• By Watson's method of nutrition alone, he achieved a rate of improvement of about 80% "among those suffering from virtually every kind of mental illness". Watson suggested that "mental illness is a reflection of disordered metabolism", often or usually due to nutritional imbalances, but sometimes for other reasons too. Dr. Watson saw the implications — his research broke down the theroretical barrier between mind and body that had pervaded much of the Western study of psychology. (pp. 1-15, 142-5).

Watson, George, Ph.D. (1979). Personality strength and psychochemical energy: How to increase your total performance. New York: Harper & Row. More amazing stories of case studies from Dr. Watson's research clinic. Personalized diet and nutritional supplements resulted in turnarounds in mental function, new drive in life, positive outlook, and social connectedness.

  • Dr. Watson adds a fourth oxidation type: the variable oxidizer, who rapidly cycles between fast and slow oxidation on a day-to-day basis, or sometimes even more often (ch. 2). (The other three types are fast, slow, and sub-oxidizers.)
  • Dr. Watson introduces the Psychochemical Odor Test (ch. 3). Fast and slow oxidizers perceive certain specific smells differently, Dr. Watson found. After testing hundreds of different sniff samples, Dr. Watson selected the following six as sufficient to distinguish between fast and slow oxidizers: Torula yeast, dried alfalfa, mammalian liver, beef liver, dried cabbage, and citrus bioflavinoid complex (p. 34). For each of the six, a person can smell the tablets in a bottle, and match the smell to multiple choice questionnaires provided by Dr. Watson, containing lists of descriptive words that might describe the odor (pp. 35-40). Odor testing like Dr. Watson's may be especially helpful for variable oxidizers (rare) who change more frequently than hair testing will show.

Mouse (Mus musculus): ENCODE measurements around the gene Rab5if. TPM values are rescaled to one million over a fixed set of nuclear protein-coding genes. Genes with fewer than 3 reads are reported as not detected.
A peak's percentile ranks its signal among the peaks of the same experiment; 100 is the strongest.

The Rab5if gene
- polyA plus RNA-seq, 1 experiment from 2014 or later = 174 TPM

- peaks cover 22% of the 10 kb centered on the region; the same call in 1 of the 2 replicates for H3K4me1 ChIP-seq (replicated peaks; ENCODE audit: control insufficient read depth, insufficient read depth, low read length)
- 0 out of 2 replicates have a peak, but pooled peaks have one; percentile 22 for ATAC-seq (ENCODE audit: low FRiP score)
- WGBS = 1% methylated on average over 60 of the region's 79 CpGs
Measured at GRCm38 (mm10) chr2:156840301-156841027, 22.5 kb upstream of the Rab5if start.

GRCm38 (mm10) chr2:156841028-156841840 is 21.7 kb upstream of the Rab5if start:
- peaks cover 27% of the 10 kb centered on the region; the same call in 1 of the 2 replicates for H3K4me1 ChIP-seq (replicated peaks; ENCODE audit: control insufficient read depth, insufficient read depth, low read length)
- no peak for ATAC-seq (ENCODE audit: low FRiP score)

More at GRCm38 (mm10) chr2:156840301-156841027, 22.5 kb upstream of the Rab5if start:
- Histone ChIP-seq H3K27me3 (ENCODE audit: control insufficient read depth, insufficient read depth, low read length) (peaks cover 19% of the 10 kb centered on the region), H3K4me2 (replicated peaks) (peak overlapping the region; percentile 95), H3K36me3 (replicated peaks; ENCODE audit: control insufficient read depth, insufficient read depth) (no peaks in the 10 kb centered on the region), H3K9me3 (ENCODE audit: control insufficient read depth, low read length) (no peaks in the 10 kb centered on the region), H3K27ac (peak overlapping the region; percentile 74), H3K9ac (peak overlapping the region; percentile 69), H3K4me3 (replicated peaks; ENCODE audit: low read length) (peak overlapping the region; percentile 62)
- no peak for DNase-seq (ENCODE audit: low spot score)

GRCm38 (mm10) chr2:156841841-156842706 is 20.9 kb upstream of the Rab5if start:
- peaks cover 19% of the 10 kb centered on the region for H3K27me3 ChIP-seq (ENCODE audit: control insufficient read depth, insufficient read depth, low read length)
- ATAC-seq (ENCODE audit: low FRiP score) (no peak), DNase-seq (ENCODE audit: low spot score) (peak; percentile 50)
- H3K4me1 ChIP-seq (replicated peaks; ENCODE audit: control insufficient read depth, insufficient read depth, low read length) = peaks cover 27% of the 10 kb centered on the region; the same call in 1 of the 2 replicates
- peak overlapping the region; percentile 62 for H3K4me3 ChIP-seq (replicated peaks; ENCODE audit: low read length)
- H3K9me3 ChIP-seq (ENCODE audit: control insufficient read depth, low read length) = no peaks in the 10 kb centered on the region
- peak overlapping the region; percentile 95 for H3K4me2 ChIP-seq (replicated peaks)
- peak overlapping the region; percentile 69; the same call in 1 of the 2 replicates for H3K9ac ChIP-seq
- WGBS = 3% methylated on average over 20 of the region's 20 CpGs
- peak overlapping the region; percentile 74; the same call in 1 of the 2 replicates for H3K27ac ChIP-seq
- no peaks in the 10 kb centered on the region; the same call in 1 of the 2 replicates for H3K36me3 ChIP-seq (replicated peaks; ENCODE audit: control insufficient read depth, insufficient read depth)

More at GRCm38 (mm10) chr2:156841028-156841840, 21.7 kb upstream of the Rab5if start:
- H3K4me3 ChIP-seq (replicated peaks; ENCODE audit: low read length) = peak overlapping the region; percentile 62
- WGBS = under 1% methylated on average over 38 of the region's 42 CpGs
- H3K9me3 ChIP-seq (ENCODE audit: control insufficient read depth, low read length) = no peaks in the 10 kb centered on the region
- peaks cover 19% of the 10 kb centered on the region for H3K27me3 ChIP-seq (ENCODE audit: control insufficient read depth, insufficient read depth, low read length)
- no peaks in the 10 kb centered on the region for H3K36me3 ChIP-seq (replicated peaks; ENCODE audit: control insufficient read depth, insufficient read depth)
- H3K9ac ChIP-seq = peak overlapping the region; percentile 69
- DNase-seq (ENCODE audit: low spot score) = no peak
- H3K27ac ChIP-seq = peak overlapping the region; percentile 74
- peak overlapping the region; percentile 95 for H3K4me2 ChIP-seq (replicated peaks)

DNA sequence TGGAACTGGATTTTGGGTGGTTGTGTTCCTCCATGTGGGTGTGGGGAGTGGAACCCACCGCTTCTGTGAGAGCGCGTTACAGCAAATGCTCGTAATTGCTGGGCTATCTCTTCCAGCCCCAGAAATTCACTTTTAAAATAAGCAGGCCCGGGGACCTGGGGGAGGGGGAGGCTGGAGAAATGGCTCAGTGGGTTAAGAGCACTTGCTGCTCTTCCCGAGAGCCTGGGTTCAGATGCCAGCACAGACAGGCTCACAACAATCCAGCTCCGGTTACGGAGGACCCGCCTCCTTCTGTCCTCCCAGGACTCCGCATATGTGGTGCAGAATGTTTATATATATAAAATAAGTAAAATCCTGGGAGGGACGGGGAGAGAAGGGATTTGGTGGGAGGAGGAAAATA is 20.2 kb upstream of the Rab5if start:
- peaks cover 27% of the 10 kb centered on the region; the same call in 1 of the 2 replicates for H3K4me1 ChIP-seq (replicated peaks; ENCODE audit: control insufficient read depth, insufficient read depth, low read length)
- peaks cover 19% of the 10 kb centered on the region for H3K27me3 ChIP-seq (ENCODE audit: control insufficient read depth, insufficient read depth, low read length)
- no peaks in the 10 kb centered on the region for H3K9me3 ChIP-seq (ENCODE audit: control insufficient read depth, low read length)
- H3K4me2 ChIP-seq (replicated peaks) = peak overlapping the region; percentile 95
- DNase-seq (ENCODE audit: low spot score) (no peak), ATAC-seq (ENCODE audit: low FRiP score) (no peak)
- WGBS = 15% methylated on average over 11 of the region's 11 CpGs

• As of Dr. Watson's publication (1979), fast oxidation was more common than slow oxidation (pp. 66, 75). We see the opposite today (four decades later), probably due to many declines in nutrient content of the food supply and added environmental toxins.
  • Dr. Watson's research involved 358 subjects. "All of these volunteered for the study because of vague symptoms of malaise for which ther doctors could find no medical reason: they were all medically 'healthy.' Still, in the face of this opinion they all expressed the general feeling that 'something must be wrong, and I'm not imagining it—regardless of what my doctor says.'" (p. 134). The subjects each acted as their own controls, starting on placebo first until reporting "no progress." The followup montioring period ranged from three months to two years; shorter periods occurred when subjects figured out how to maintain optimal function without further assistance (pp. 134-5).
  • Dr. Watson observed statistical significance (P<0.001) for improvements in both fast and slow oxidizers under his personalized nutrition programs. The statistical significance (P<0.001) occurred whether progress was measured by blood tests (fasting blood sugar, plasma pH, dissolved CO2+H2CO3), personality ratings, or the Psychochemical Odor Test. (pp. 135-9).
  • Dr. Watson's persistent research for more than two decades yielded his oxidation types and Psychochemical Odor Test (pp. 141-4):
    • In the late 1940s, Watson conducted postdoctoral research in odor theory. Watson noticed that his perception of the smell of thiamine (vitamin B1) changed after ingesting 100 mg of thiamine, and his mood and energy level changed too. He repeated his research with others. He observed two contrasting biotypes of how people respond to ingesting thiamine. (pp. 141-2).